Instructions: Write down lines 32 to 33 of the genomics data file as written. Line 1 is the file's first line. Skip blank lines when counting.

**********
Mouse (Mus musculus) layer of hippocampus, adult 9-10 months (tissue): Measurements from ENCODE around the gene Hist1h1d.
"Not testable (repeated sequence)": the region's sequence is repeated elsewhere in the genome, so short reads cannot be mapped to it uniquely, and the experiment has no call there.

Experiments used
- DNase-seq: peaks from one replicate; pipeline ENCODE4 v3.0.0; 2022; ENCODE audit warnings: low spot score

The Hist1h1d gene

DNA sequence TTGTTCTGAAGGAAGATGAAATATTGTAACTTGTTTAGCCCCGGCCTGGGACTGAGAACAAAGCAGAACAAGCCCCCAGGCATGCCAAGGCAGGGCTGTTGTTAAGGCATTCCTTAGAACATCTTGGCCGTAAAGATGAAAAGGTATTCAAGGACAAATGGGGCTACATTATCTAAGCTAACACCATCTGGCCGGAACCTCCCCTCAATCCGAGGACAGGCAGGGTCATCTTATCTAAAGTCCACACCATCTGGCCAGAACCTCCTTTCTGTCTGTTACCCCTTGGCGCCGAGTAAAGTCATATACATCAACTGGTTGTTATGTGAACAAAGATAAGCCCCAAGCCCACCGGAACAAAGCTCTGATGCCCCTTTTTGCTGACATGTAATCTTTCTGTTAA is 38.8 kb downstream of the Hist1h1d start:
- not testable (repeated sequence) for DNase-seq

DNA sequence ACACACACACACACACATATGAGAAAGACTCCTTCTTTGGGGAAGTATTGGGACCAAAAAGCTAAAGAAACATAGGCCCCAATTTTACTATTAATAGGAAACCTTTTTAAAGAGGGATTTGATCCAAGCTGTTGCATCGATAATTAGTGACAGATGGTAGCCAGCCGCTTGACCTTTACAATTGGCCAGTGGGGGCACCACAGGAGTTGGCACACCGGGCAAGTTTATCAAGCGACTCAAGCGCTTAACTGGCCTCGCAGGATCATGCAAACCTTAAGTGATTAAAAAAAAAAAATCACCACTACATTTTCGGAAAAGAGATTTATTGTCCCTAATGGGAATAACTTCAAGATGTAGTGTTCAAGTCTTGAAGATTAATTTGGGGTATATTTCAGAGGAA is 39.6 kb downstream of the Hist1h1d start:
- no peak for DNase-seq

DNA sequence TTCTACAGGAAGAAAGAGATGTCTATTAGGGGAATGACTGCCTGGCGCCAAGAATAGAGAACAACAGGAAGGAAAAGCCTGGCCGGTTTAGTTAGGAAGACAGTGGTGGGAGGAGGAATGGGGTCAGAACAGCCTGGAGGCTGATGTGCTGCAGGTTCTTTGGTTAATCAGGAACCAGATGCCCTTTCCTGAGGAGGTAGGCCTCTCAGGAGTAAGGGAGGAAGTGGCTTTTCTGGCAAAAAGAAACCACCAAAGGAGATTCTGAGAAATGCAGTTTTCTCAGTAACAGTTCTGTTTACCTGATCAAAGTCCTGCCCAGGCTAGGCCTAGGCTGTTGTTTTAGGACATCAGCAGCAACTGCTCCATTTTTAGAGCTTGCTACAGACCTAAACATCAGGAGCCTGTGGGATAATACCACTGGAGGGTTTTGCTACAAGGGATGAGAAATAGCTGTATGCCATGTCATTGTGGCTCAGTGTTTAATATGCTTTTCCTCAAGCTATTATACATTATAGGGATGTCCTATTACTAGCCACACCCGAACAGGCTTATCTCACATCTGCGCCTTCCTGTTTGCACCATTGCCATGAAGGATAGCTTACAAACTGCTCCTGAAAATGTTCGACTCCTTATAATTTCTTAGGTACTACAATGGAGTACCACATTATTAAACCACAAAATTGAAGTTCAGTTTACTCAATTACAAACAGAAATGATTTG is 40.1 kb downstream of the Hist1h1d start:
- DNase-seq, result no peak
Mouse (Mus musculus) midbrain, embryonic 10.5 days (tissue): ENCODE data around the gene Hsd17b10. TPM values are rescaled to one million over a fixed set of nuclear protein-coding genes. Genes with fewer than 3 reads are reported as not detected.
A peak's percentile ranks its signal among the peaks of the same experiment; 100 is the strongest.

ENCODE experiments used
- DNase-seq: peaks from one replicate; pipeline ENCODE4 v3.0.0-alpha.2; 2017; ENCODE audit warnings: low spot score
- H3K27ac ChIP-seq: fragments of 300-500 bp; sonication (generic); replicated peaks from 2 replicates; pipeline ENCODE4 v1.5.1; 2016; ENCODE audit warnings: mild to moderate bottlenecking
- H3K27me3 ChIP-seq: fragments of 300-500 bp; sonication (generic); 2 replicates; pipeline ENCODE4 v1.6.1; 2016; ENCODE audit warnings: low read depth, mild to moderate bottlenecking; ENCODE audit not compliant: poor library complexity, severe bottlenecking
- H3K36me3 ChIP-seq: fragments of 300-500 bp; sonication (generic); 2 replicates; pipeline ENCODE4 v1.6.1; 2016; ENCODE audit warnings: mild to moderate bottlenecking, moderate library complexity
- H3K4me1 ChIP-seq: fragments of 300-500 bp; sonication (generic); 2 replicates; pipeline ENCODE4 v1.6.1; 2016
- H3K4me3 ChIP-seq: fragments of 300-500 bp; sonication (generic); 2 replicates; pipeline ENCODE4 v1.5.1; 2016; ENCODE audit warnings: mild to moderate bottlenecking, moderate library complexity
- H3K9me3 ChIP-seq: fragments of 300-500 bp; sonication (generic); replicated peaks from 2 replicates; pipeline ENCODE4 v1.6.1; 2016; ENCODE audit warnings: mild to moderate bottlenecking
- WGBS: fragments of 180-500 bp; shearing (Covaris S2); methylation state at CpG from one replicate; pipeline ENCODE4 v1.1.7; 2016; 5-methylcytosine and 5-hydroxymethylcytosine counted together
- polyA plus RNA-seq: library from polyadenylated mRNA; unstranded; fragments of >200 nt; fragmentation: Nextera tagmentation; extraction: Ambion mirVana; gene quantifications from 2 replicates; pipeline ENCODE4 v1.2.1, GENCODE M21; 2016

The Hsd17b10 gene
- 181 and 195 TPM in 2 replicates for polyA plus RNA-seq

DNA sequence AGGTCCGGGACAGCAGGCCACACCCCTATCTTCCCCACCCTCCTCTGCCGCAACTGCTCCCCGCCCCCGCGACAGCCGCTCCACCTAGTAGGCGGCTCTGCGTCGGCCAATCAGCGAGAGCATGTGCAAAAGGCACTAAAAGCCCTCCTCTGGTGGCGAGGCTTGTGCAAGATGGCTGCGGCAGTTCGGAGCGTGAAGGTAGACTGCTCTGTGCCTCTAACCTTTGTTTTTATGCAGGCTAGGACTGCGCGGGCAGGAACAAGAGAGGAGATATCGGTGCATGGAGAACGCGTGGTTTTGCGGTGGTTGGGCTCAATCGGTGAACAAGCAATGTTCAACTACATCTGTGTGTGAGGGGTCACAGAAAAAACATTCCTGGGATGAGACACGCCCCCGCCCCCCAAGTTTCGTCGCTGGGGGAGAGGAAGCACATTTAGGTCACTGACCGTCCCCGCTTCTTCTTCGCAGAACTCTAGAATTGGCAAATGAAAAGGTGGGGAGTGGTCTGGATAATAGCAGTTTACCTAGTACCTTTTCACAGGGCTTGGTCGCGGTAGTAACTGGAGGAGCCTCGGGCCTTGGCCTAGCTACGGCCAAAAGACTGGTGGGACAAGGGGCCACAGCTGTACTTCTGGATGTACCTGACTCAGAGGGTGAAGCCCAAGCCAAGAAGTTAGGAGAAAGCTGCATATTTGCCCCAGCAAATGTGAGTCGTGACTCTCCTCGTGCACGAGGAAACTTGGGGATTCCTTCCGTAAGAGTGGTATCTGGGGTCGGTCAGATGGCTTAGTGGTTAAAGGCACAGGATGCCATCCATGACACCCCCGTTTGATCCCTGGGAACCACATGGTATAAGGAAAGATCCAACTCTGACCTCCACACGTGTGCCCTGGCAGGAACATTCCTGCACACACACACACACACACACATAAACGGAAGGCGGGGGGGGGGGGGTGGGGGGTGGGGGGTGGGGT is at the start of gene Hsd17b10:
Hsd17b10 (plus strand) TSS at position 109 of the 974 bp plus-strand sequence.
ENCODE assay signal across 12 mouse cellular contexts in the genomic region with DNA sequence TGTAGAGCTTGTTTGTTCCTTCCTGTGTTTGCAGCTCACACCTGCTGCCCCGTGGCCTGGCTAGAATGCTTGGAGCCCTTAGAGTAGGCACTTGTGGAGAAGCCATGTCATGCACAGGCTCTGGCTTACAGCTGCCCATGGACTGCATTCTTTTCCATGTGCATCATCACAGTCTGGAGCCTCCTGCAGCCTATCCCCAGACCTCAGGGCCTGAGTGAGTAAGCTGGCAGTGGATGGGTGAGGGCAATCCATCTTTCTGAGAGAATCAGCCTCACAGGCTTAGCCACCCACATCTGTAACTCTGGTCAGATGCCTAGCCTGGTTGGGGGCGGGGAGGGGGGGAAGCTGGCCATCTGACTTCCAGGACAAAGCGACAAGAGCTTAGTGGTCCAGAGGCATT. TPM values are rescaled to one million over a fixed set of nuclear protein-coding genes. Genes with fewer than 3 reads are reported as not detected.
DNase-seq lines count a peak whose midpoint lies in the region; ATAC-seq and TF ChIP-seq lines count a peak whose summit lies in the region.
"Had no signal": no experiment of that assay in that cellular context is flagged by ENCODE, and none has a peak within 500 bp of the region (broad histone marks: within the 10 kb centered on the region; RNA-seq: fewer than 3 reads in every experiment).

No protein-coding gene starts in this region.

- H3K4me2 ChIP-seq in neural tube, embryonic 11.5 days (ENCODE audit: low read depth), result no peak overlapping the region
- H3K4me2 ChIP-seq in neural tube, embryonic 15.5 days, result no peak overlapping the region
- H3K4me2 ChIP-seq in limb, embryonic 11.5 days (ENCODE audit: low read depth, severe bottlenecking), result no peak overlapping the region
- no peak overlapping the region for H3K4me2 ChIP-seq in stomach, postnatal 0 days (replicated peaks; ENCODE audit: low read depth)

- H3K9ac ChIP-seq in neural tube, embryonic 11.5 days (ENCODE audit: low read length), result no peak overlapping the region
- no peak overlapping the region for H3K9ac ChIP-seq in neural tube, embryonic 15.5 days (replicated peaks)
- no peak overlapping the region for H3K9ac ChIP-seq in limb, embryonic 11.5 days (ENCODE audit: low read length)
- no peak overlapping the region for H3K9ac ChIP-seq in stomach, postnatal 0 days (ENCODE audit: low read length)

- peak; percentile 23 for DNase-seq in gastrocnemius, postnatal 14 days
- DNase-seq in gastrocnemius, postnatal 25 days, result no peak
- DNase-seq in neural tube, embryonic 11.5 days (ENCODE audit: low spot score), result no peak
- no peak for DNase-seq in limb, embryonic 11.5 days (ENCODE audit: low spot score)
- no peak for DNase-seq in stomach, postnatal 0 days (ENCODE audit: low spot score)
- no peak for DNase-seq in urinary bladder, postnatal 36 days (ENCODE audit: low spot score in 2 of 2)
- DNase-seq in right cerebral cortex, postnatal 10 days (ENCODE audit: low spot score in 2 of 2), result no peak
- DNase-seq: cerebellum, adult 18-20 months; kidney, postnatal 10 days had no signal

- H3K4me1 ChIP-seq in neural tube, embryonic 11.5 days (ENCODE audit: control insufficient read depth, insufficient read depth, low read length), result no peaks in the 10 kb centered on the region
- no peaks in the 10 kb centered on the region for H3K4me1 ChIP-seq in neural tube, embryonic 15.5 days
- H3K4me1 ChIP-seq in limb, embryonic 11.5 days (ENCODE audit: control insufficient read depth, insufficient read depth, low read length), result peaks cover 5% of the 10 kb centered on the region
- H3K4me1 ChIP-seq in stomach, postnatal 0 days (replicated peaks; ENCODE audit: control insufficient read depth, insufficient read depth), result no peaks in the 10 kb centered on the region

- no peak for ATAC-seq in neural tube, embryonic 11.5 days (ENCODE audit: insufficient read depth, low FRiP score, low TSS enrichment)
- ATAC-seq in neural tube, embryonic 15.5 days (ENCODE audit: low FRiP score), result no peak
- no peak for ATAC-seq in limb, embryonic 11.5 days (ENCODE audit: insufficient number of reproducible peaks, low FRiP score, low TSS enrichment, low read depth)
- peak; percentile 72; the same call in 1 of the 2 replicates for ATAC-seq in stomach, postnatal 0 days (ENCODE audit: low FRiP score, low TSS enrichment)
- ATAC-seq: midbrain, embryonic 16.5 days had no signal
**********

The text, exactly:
- H3K4me2 ChIP-seq in neural tube, embryonic 11.5 days (ENCODE audit: low read depth), result no peak overlapping the region
- H3K4me2 ChIP-seq in neural tube, embryonic 15.5 days, result no peak overlapping the region